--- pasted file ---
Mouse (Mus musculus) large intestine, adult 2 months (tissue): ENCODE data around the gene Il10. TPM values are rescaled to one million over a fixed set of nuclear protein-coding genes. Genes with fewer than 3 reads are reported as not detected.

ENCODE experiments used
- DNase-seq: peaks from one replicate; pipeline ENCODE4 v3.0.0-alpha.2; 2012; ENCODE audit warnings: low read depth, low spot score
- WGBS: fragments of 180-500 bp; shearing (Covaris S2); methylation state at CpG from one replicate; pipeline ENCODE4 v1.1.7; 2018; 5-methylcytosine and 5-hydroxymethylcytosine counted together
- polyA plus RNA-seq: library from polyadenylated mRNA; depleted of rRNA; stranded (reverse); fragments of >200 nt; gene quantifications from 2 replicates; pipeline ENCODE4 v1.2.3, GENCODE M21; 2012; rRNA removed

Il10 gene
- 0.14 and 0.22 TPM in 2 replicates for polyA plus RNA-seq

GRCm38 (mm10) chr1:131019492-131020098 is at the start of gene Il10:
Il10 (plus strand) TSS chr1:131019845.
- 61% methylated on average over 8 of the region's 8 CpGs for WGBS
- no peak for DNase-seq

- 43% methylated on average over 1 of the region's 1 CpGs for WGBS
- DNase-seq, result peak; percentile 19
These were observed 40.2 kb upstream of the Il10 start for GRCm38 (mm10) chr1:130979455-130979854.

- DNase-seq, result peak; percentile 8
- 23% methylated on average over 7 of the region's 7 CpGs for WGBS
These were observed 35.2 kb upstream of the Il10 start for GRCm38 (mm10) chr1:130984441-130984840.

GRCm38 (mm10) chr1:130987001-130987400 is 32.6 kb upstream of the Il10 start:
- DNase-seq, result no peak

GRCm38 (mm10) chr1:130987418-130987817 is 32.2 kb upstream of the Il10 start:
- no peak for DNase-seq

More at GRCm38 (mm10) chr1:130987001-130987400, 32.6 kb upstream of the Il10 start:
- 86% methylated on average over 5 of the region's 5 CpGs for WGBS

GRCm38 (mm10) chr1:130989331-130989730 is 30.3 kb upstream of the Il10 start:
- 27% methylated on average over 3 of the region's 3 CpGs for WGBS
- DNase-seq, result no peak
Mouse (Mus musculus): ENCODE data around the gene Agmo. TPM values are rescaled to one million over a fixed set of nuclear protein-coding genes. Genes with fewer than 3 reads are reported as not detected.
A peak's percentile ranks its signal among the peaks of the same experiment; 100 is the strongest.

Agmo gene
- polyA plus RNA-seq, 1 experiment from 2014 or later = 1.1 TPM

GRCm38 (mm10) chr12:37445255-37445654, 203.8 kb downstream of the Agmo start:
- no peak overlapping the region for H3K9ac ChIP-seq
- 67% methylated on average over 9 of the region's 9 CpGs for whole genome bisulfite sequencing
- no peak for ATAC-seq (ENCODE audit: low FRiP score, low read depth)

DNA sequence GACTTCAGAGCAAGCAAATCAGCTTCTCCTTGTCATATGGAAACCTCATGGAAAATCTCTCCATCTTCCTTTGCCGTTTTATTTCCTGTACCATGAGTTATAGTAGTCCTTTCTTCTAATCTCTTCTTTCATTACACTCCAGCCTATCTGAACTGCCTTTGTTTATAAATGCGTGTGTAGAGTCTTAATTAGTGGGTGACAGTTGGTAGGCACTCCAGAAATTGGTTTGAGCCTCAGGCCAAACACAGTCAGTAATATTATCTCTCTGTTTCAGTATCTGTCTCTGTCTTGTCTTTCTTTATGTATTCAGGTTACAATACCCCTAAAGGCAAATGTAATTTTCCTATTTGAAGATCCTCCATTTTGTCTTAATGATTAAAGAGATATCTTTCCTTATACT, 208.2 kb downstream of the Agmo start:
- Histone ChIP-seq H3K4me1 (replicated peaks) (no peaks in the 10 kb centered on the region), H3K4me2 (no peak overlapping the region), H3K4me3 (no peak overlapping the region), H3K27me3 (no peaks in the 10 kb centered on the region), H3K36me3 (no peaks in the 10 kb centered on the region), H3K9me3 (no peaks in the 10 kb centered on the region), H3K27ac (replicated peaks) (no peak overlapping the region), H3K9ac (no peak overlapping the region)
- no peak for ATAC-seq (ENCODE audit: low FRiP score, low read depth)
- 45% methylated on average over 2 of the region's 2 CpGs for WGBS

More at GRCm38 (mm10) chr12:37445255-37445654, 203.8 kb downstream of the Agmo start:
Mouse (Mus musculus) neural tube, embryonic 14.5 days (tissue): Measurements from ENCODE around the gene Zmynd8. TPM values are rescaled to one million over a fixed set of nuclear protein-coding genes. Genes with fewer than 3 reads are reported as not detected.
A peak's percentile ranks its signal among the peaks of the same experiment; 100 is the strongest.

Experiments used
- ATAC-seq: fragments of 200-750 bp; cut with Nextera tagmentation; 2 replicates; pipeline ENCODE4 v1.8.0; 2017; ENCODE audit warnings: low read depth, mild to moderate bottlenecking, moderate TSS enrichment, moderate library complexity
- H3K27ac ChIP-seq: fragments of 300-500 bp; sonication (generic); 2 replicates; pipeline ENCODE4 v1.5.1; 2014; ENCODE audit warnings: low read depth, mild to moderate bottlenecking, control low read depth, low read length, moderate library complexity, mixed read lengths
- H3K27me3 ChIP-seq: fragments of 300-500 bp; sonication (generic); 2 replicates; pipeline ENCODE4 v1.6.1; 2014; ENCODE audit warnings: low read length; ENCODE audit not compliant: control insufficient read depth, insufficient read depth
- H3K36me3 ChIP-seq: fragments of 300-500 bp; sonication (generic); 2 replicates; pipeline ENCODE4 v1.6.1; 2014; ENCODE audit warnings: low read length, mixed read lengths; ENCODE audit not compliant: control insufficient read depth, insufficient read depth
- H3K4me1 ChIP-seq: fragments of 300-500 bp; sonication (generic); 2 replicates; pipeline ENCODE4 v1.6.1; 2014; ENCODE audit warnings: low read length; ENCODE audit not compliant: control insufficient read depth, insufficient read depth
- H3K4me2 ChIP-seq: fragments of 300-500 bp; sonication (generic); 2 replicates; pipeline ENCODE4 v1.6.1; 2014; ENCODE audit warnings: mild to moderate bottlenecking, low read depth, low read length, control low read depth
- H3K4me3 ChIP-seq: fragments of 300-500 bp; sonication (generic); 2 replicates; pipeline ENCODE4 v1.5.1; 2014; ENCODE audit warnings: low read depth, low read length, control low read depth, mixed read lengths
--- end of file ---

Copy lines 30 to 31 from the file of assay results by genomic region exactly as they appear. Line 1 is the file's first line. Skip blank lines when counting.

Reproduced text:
- polyA plus RNA-seq, 1 experiment from 2014 or later = 1.1 TPM

GRCm38 (mm10) chr12:37445255-37445654, 203.8 kb downstream of the Agmo start: